Many people think being ecologically responsible means recycling. While recycling is certainly important, even more important is repurposing. Repurposing basically means giving new life to the items in your house that you might have otherwise discarded into the trash or recycling bin.
Repurposing often involves creative, out-of-the-box thinking. For example, we're fixing up our basement right now and have gobs of old fiberglass insulation stuffed between the floor joists that make up the basement "ceiling." We've wanted to remove it for a while now but have agonized over the thought of throwing all that nasty stuff into a dumpster. Then my husband had an idea: why not take that fiberglass and use it to insulate our tiny mowhawk of an attic? The small space above our bungalow's second floor is under-insulated, and for months now we've tried to figure out the best way to insulate our attic so we can retain a bit more heat in the winter. Repurposing our old basement insulation solves two problems at once: the problem of waste disposal and the problem of attic heat loss. Seems like the best kind of win-win situation to me.
Anyway, I noticed a couple weeks ago that I had a growing stack of empty Play-Doh containers. The yellow plastic cups sat on my kitchen counter for a few days waiting to be dealt with; that's when the idea struck me to use the little cups as seedling planters.
Last year was my first summer getting my feet wet with vegetable gardening, and although I didn't get much, I had a bumper crop of cherry tomatoes. I managed to save some of the seeds, and a few weeks ago I planted them with the intention of growing some indoors. My idea is to eventually plant them in hanging baskets in a couple windows and then let them flow over the sides of the baskets.
The seedlings were growing nicely in the biodegradable egg carton in which I'd planted several seeds on Feb. 16. But Saturday, March 28 I noticed their leaves looking a little discolored. So I knew the time had come for a transplant into a larger container.
I started by washing remaining bits of dried Play-Doh from the yellow cups. Then I used an Awl to poke four holes in the bottom of each.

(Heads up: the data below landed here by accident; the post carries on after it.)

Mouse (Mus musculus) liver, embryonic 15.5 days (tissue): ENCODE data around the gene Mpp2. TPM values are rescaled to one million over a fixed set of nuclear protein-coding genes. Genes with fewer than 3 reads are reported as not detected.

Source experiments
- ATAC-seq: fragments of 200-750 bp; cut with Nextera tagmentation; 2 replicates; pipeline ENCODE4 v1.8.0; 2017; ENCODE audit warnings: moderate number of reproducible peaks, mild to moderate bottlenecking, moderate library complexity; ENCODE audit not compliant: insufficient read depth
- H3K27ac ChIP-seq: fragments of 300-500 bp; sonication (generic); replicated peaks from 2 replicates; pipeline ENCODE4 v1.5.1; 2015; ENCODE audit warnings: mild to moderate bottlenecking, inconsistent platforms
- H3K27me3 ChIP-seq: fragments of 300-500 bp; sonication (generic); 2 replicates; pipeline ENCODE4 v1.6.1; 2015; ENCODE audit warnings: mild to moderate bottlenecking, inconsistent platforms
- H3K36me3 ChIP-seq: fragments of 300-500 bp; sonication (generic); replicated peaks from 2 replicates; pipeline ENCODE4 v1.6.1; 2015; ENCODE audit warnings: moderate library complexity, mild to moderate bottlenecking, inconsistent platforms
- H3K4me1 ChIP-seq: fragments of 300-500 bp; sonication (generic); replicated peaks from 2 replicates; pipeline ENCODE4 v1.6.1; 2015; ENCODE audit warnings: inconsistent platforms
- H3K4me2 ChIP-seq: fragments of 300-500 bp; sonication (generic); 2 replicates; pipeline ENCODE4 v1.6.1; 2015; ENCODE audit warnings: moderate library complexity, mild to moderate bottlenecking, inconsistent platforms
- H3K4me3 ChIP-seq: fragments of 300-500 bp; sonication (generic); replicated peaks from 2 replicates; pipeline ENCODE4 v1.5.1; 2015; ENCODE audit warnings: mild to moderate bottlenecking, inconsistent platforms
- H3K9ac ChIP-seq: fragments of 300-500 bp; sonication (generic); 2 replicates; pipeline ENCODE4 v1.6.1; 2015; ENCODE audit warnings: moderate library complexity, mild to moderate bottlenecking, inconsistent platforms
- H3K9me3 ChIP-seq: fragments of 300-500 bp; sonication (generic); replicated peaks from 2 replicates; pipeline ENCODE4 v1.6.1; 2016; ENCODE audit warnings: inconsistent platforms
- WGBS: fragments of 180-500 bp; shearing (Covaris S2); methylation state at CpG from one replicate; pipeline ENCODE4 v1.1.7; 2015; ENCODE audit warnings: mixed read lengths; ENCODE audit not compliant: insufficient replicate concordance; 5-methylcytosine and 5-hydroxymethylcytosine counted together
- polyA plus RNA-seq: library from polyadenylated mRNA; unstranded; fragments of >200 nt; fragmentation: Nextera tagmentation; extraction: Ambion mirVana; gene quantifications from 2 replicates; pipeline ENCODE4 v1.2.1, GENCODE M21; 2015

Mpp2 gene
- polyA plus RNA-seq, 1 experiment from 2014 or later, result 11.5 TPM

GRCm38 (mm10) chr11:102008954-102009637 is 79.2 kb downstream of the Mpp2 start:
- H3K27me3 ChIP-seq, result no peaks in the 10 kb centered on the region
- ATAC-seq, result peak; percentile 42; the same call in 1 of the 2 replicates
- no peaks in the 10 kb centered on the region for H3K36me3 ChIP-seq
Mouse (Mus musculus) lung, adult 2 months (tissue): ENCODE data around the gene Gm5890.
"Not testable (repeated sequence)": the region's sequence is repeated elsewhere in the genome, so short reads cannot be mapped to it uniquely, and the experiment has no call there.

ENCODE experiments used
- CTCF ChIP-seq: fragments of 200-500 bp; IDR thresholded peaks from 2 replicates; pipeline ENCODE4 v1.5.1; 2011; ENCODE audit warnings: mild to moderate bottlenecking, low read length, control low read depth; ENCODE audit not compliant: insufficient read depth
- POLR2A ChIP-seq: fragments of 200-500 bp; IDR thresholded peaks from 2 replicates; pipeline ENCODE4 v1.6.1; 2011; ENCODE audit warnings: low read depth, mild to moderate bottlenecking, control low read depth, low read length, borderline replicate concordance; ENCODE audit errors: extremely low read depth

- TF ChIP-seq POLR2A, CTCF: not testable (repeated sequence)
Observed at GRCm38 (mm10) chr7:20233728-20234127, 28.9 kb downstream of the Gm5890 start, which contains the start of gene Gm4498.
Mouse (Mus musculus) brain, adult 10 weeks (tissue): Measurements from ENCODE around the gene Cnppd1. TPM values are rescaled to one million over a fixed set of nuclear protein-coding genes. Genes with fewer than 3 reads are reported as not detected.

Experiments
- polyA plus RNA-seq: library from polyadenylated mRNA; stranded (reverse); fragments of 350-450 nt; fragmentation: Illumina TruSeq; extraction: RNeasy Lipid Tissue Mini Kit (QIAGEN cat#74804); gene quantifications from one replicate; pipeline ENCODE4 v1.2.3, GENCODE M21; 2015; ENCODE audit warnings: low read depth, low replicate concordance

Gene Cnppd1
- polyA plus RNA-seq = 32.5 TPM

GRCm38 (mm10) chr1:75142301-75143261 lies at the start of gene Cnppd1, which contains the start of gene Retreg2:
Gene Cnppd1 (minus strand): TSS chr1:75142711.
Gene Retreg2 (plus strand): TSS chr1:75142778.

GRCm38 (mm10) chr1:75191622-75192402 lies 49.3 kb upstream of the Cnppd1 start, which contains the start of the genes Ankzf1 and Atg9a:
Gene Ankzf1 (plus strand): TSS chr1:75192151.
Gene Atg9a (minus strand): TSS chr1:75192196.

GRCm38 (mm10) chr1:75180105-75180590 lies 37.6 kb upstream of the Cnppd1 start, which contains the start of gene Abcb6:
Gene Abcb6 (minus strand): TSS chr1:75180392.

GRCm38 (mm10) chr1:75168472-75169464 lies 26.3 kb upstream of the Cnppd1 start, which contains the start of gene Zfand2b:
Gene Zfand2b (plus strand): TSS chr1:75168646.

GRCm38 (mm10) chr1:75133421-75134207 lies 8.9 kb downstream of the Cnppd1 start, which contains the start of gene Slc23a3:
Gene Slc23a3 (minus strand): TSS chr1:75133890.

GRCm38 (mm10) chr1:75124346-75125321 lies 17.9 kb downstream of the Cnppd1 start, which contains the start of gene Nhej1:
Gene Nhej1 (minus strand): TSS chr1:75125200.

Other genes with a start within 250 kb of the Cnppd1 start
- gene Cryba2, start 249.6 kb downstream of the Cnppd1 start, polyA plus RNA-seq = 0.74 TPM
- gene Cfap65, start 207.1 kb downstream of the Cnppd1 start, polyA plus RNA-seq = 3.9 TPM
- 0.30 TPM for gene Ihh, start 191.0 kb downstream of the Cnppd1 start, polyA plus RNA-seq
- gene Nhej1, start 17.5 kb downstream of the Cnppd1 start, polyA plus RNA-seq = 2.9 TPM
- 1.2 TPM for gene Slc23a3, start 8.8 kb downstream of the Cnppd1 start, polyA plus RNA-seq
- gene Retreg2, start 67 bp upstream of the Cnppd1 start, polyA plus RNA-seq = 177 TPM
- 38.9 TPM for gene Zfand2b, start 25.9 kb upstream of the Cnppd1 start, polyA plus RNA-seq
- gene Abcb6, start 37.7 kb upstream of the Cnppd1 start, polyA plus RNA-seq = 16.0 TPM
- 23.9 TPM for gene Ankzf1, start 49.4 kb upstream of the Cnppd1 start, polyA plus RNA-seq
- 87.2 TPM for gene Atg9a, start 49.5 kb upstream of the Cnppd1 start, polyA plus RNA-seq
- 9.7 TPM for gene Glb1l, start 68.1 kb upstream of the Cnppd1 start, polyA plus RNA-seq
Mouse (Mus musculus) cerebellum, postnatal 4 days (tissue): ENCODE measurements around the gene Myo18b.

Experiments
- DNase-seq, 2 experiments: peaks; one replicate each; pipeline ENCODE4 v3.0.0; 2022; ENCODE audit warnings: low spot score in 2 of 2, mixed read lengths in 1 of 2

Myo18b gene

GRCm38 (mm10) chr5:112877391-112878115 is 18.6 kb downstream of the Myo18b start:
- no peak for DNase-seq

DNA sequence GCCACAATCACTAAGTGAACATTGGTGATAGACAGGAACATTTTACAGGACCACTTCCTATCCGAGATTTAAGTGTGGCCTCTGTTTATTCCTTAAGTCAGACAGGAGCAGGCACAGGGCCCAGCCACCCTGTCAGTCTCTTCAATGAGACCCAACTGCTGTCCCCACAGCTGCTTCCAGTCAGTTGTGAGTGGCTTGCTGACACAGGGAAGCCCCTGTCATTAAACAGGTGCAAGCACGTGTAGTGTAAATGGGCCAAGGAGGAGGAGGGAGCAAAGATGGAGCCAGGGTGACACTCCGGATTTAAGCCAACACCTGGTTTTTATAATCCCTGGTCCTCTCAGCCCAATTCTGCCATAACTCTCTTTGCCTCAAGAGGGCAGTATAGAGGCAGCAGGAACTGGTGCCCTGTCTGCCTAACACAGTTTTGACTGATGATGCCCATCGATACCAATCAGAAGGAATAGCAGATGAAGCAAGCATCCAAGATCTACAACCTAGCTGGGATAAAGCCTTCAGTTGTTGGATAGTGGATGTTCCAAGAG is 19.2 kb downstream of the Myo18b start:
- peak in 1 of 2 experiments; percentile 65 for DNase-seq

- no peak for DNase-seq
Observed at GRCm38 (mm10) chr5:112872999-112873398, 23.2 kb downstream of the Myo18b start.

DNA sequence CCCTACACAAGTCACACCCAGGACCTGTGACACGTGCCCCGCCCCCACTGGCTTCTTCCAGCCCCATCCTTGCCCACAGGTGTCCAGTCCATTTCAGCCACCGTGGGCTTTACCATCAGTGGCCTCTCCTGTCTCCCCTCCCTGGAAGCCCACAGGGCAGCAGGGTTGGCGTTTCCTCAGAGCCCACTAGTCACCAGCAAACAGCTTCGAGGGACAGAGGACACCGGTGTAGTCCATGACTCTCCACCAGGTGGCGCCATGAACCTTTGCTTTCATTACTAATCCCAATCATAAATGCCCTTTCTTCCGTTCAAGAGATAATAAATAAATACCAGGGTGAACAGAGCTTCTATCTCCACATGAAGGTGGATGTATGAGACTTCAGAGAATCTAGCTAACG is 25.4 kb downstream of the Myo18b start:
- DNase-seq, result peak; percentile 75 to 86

Next, I filled each container with a 50/50 mixture of seed starter and potting soil and added 1/2 tsp. of crushed egg shells to each cup (when I cook with eggs, I wash, dry and crush the shells; I've read it's good to add egg shells the soil of many plants, including tomatoes, as the calcium in the shells can help prevent certain leaf diseases).
I carefully transplanted each of my seedlings from the biodegradable egg carton to the larger Play-Doh containers.
Finally, I covered the soil around each transplanted seedling with finely chopped sphagnum peat moss. I placed the Play-Doh lids at the bottom of each cup to catch water drainage. Then I watered and misted them and put all except for two in one of my mini green houses. The remaining two cups were placed under growlights in the kitchen.
My seedlings seem much happier now that they have more room to stretch their roots! Some of them did lose the yellowing lower leaves, which tells me I should have transplanted these little guys about a week ago.
On a related note, I repurposed a flat biodegradable eggroll tray from Trader Joe's to start about 15 spinach seeds, which I also intend to grow indoors. After rinsing the tray lightly, I layered it with potting soil, then seed starter, then laid the seeds on top of soil. I covered the seeds with a very light dusting of well chopped sphagnum peat moss (mostly the particles at the bottom of the bag). Then I spritzed with my mister and and put the tray in my southern "seed starting" greenhouse.
Incidentally, I have two greenhouses I bought for about $30 each from Harbor Freight on Greenfield Avenue in West Allis. They aren't the sturdiest of structures, but for the price, I'm pretty happy with them. They're great for starting seeds in a warm, moist environment. I put one in front of my eastern-facing sliding glass door and one in my southern dining room window. Haven't decided yet whether I'm going to keep them indoors year round or move them outside just before the last frost date to harden off my seeds.
If you're looking for repurposing projects, try googling the keywords "repurposing ideas" and you'll find all sorts of information. Have fun!